Tribal society has survived up to the present day in many parts of the world where intercourse with the outside world has been prevented by mountain ranges or other natural barriers. Tribal society has frequently been obliterated by the intervention of outsiders with their guns, their diseases, their greed and their cheap commodities, but on every continent, at a certain stage in its development, tribal society has given birth to class society.
How this transition took place varied from place to place, and is shrouded in the mists of time. We know that in ancient Greece, as a result of trade, there were large numbers of foreigners living in the midst of their society and a money economy developed, leading to a situation where the tribal lands were all mortgaged to money-lenders. The local tribes re-asserted their power by imposing a constitution institutionalised the rights of landowners and made provision for slavery.
While the story doubtless differs in every case, wherever tribal society has given birth to class society out of its own development, it has been the increase in the productivity of labour which is the essential feature responsible for the breakdown of tribal life:
“The increase of production in all branches – cattle-raising, agriculture, domestic handicrafts – gave human labour-power the capacity to produce a larger product than was necessary for its maintenance. At the same time it increased the daily amount of work to be done by each member of the gens, household community or single family. It was now desirable to bring in new labour forces. War provided them; prisoners of war were turned into slaves. With its increase of the productivity of labour, and therefore of wealth, and its extension of the field of production, the first great social division of labour was bound, in the general historical conditions prevailing, to bring slavery in its train. From the first great social division of labour arose the first great cleavage of society into two classes: masters and slaves, exploiters and exploited.” [Friedrich Engels, Origins of the Family, Chapter 9]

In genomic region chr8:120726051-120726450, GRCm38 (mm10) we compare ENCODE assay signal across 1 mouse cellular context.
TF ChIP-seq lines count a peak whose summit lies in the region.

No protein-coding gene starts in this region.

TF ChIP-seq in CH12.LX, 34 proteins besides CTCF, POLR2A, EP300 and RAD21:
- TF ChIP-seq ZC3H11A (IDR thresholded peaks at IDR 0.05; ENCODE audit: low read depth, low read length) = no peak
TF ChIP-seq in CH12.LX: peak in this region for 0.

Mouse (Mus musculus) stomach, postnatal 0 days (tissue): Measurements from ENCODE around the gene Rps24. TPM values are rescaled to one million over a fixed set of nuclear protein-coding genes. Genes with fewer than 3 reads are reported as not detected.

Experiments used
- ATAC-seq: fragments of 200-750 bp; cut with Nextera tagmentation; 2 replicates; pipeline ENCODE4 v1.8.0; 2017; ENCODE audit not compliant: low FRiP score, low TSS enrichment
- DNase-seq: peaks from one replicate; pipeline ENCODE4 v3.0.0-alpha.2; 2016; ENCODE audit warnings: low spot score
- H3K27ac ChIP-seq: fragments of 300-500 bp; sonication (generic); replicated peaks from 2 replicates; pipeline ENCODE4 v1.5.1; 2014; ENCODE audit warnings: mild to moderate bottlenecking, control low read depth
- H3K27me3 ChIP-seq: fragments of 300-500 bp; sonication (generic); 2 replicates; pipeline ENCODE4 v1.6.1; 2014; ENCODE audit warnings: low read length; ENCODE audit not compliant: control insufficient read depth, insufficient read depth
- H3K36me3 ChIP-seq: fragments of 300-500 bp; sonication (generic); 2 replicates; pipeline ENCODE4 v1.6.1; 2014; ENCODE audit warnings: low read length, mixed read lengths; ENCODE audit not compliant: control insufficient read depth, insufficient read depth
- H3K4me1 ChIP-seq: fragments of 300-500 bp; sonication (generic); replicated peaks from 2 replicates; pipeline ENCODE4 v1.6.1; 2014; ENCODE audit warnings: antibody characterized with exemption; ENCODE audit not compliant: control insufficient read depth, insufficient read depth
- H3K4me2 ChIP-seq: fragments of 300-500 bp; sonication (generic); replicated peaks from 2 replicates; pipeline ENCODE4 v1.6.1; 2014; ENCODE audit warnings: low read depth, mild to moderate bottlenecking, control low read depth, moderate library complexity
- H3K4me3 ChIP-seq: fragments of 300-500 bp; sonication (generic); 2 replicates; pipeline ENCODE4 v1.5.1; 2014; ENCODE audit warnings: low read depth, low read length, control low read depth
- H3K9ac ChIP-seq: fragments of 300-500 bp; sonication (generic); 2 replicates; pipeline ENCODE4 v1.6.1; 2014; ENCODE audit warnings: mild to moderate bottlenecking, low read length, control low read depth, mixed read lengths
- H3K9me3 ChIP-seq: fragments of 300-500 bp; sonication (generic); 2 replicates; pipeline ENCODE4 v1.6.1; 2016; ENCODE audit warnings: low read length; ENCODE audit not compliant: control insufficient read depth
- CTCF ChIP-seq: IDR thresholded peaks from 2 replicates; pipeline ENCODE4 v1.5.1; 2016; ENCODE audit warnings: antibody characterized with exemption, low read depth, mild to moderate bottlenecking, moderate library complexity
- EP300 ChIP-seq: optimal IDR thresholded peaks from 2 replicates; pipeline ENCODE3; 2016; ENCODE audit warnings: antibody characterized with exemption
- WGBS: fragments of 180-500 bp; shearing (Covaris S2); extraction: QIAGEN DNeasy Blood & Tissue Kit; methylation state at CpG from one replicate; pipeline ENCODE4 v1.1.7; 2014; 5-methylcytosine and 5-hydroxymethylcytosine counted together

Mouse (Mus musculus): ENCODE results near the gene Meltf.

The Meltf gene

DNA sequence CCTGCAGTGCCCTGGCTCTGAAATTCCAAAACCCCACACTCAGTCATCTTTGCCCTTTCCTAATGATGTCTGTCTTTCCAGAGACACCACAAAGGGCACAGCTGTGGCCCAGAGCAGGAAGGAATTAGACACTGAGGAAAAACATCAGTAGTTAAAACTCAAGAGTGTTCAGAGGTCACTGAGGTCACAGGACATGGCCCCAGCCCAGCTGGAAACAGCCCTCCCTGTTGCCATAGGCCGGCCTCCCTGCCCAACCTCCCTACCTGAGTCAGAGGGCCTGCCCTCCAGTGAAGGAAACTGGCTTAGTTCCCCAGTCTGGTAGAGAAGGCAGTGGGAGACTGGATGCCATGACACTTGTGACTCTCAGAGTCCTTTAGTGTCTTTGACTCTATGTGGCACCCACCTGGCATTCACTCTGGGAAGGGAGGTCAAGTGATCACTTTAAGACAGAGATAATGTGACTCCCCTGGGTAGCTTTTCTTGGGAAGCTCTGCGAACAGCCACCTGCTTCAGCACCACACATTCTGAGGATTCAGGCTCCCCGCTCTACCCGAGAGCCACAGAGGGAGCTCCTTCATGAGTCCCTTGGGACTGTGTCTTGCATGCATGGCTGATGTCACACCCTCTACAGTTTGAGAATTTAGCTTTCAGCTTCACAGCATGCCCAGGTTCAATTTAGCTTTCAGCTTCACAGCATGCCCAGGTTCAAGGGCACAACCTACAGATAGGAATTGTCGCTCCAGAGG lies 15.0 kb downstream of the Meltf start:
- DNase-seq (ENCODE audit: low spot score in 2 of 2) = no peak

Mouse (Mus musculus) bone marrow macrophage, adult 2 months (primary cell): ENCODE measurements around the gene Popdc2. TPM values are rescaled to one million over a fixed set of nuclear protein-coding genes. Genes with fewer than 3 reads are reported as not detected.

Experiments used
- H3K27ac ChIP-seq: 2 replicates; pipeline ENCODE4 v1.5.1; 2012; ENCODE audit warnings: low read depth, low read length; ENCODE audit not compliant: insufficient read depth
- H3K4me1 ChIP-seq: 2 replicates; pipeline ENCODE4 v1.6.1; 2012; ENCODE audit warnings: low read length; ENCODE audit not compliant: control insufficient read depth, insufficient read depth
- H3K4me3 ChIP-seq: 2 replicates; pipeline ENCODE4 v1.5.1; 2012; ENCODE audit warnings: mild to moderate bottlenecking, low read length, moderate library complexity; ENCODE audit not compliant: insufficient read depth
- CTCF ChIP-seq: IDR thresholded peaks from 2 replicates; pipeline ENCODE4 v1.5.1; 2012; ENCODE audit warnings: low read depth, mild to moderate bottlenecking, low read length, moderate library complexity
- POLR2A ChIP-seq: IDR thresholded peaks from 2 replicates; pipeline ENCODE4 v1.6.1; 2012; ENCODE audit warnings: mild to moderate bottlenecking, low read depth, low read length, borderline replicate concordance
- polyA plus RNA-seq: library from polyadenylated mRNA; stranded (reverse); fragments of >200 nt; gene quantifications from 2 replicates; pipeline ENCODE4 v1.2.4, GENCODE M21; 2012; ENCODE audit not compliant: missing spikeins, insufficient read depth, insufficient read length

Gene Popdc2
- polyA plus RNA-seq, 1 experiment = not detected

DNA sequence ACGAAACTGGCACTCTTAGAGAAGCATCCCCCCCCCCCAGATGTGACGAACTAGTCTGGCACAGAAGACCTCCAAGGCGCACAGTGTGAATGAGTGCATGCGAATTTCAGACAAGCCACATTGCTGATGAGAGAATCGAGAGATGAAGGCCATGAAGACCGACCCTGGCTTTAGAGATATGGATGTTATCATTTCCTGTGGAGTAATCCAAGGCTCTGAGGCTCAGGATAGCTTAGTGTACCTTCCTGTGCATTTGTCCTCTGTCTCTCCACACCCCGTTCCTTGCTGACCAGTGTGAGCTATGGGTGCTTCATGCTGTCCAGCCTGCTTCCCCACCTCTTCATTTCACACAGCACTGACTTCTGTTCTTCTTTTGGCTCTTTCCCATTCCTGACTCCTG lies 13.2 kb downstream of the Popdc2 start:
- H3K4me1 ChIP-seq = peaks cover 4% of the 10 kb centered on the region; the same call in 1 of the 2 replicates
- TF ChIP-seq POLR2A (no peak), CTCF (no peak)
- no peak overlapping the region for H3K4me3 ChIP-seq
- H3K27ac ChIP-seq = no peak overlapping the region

While tribal society is distinguished by harmony with nature and the absence of exploitation, tribal society should not be idealised:
“But we must not forget that this organisation was doomed. It did not go beyond the tribe. The confederacy of tribes already marks the beginning of its collapse, .... Outside the tribe was outside the law. Wherever there was not an explicit treaty of peace, tribe was at war with tribe, and wars were waged with the cruelty which distinguishes man from other animals, and which was only mitigated later by self-interest. The gentile constitution in its best days, as we saw it in America, presupposed an extremely undeveloped state of production and therefore an extremely sparse population over a wide area. Man’s attitude to nature was therefore one of almost complete subjection to a strange incomprehensible power, ...” [Friedrich Engels, Origins of the Family, Chapter 3]
Human history has not unfolded in the same way on every continent, and generalisation is difficult. Anthropology and the study of ancient society was in its infancy in Marx and Engels’ day, however, the next great stage of social development they identified was Slave Society.
|Marxists Internet Archive Encyclopedia|
|This page was originally adapted from an MIA Encyclopedia entry written by Brian Baggins and/or Andy Blunden.
It is subject to CC BY-SA 2.0.